Pediatric Speech and Language Therapy
If your child has difficulty communicating or feeding, Good Shepherd’s Pediatric Speech and Language Therapy Program can help.
Our Master’s level speech language pathologists will work closely with your child, your family and Good Shepherd’s physical and occupational therapy teams to help meet your goals and achieve maximum results. Our clinical team will also work closely with local school districts and child agencies to coordinate the highest level of care for your child.
Good Shepherd’s Pediatric Speech and Communication Department specializes in evaluating and treating:
- Augmentative and alternative communications
- Developmental and Behavioral feeding problems
- Hearing impairments
- Issues with listening, reading, writing or speaking (Aphasia)
- Issues with pragmatic language and social skills
- Oral motor issues
- Motor speech disorders (Apraxia)
- Stuttering or articulation disorders
- Swallowing disorders (Dysphagia)
- Voice disorders
Pediatric Voice Therapy:
If your child is experiencing vocal impairments related to vocal abuse or organic changes to vocal mechanisms resulting from resonance disorders, cancer or laryngitis, Good Shepherd’s Pediatric Voice Therapy can help.
Voice Therapy is designed to help improve your child’s communication skills so he or she can successfully function at home, school or in the community.
Following a thorough evaluation, Good Shepherd’s expert speech and language pathologists will develop a unique treatment plan, tailored to meet your family’s goals. The plan, which may also include home programs, will be developed in conjunction with you, your family and your physician.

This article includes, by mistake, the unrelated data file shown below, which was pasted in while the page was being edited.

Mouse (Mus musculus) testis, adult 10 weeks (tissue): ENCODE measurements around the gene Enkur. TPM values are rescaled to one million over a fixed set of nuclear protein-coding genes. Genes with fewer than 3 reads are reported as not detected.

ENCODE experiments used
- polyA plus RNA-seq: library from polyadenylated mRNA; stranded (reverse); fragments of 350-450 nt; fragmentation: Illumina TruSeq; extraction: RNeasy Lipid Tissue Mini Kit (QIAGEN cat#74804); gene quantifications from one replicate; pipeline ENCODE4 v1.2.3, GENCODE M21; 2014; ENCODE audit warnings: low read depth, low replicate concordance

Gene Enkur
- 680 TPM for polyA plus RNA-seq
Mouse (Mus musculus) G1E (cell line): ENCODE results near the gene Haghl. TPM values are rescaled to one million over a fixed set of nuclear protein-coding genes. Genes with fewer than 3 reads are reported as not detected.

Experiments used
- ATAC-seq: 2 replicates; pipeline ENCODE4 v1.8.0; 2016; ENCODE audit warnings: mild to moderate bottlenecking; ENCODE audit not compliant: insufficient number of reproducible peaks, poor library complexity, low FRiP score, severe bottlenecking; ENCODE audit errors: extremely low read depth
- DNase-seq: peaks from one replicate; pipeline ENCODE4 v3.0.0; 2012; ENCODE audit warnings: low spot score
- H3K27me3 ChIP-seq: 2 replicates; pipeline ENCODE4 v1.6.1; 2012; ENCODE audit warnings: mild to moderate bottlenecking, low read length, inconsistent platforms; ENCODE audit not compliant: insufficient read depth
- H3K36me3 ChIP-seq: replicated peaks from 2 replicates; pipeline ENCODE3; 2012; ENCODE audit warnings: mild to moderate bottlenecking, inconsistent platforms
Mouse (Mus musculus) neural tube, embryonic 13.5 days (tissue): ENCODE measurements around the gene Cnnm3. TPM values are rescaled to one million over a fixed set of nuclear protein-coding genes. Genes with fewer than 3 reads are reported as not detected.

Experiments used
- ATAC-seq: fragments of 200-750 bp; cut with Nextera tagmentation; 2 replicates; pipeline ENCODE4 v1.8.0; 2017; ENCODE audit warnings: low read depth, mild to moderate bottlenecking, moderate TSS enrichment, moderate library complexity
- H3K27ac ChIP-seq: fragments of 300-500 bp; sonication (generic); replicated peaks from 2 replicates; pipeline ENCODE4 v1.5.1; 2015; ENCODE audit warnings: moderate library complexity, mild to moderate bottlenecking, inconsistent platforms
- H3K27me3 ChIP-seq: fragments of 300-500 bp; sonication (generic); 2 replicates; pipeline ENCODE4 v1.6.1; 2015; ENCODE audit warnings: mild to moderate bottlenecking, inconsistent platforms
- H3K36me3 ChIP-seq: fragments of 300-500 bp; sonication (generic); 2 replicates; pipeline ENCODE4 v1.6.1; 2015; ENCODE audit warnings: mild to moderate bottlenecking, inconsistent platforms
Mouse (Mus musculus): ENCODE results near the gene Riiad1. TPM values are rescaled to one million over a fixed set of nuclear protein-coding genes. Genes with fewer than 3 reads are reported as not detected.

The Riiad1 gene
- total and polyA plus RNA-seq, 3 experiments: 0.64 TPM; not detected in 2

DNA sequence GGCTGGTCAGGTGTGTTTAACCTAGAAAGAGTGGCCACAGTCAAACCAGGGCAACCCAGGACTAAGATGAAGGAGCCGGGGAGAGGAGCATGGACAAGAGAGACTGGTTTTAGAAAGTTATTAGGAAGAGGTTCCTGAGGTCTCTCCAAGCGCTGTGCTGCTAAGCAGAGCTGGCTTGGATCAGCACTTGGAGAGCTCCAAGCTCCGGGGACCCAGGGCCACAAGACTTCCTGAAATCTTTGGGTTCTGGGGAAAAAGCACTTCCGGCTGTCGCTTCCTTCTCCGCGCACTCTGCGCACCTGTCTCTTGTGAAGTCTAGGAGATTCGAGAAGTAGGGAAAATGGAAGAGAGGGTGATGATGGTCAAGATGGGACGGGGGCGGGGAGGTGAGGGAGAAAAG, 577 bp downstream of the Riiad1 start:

Dysfluency, or the interruption of smooth speech, may be developmental, or could result from emotional trauma or brain injury. If your child experiences disruptions or breaks in speech, Pediatric Fluency can help.
The expert speech and language pathologists in Pediatric Fluency use a systems approach to rehabilitation. They rely on targeted training designed to enhance awareness of the thoughts, emotions and behaviors that contribute to more fluent speech patterns.
Pediatric Cognitive Linguistic Therapy:
If your child has sustained a brain injury that has altered his or her ability to manage daily activities, Good Shepherd’s Pediatric Cognitive Linguistic Therapy can help.
Children referred for cognitive linguistic treatment are first seen for an evaluation. Good Shepherd’s speech language pathologists then work with your family to develop a remediation program, which includes short- and long-term goals. The assessment will identify deficits in your child’s:
- Ability to process information
- Attention and ability to concentrate
- Auditory comprehension
- Long- and short-term memory
- Numerical reasoning
- Orientation, insight and initiation
- Problem solving and judgment skills
- Reading comprehension
- Social skills
- Thought organization
- Time management
- Written expression
Pediatric Communication Skills Group:
If your child has completed a speech therapy program, a speech language pathologist may recommend he or she participate in Good Shepherd’s Pediatric Communication Skills Group to help maintain the skills acquired in therapy. The following groups are offered on a rotating basis at various times throughout the day:
- Articulation groups
- Auditory processing groups
- Augmentative and alternative communication groups
- Fluency groups
- Pragmatics: Social skills group for ages 3 to 18
For more information on the Good Shepherd’s Pediatric Speech and Language Therapy Program, contact us or call 610-776-3109.